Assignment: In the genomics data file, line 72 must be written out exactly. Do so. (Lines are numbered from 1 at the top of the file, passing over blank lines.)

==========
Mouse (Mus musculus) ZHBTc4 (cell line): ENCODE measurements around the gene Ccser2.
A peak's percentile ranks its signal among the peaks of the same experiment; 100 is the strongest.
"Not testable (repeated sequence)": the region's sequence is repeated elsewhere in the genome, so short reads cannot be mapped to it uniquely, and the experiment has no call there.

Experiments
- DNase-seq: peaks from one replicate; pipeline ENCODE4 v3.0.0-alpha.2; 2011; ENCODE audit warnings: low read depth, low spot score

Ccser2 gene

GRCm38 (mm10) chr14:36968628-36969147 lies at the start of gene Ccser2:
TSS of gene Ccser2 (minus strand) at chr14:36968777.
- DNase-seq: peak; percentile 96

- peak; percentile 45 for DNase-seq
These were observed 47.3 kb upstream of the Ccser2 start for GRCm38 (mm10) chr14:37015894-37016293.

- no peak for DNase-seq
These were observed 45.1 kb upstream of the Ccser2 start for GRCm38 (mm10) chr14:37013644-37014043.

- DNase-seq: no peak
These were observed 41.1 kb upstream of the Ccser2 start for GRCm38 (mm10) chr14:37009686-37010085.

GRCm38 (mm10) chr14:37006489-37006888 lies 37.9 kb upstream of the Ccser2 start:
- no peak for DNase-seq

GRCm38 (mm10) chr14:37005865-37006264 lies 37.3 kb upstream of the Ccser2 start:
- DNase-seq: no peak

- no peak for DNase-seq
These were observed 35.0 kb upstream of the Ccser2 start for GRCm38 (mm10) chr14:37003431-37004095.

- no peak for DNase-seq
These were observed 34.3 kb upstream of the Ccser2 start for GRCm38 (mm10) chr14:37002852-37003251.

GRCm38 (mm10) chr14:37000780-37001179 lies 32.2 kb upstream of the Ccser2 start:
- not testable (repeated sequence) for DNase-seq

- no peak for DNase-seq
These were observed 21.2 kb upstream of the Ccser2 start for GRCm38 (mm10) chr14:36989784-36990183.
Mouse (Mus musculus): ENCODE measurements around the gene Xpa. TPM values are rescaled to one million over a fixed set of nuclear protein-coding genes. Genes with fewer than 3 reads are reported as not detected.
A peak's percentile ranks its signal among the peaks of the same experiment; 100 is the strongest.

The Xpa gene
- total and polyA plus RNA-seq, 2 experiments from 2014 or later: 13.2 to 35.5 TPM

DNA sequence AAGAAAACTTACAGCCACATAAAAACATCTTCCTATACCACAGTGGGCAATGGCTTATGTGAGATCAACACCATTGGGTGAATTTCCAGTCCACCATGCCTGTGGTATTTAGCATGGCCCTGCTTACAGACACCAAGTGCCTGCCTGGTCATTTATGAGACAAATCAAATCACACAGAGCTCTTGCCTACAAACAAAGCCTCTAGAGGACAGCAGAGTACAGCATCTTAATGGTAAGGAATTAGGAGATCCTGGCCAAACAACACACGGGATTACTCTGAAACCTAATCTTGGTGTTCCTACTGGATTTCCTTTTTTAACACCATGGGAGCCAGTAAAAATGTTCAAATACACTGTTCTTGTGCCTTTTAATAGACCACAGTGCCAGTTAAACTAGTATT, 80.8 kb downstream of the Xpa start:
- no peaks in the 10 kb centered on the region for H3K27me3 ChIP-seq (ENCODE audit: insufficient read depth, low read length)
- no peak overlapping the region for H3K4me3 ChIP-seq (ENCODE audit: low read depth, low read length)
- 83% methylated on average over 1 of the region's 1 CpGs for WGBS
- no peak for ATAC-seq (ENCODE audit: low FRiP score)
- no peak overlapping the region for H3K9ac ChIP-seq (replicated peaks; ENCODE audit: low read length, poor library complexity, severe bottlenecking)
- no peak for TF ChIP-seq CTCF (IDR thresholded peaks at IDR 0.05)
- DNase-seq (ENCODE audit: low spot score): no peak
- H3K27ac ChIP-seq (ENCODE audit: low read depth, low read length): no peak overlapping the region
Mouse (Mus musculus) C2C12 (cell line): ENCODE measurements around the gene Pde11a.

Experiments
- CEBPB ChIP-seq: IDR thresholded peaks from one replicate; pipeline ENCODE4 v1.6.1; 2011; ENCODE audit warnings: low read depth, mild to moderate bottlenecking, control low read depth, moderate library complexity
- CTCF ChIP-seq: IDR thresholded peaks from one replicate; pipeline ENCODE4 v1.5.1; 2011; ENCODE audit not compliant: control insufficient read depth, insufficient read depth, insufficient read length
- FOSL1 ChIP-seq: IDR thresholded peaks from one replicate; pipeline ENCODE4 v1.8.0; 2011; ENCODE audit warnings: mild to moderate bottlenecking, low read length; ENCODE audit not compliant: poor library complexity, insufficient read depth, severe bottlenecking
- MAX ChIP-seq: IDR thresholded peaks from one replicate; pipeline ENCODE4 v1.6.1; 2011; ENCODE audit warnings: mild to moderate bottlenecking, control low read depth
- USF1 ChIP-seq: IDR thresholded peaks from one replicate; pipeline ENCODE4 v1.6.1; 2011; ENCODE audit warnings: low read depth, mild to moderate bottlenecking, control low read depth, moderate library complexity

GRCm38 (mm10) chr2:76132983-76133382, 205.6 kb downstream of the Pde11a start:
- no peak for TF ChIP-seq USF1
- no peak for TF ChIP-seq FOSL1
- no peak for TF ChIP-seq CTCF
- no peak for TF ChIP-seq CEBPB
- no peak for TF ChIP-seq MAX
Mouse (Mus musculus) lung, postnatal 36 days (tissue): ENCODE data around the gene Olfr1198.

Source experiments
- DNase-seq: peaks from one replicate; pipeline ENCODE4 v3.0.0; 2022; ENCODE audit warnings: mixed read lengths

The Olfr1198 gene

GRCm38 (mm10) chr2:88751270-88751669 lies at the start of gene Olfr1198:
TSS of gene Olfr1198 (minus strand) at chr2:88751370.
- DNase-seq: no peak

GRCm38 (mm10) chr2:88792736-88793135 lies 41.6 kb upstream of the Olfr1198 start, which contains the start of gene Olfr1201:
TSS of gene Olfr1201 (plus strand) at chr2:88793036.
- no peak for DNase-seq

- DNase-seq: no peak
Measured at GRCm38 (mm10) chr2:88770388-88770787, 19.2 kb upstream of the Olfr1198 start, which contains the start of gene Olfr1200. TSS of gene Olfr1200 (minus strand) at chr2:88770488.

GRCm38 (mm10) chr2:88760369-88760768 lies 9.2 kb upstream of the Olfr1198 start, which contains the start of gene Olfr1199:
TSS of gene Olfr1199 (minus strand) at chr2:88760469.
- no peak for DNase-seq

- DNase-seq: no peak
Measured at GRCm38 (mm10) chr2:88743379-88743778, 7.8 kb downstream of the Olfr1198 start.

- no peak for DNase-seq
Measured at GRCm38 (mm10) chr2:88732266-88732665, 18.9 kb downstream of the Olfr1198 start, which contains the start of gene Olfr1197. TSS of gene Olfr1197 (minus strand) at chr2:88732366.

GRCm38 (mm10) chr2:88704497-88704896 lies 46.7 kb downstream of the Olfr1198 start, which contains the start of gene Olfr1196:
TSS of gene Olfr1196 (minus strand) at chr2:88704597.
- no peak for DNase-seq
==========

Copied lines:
Measured at GRCm38 (mm10) chr2:88732266-88732665, 18.9 kb downstream of the Olfr1198 start, which contains the start of gene Olfr1197. TSS of gene Olfr1197 (minus strand) at chr2:88732366.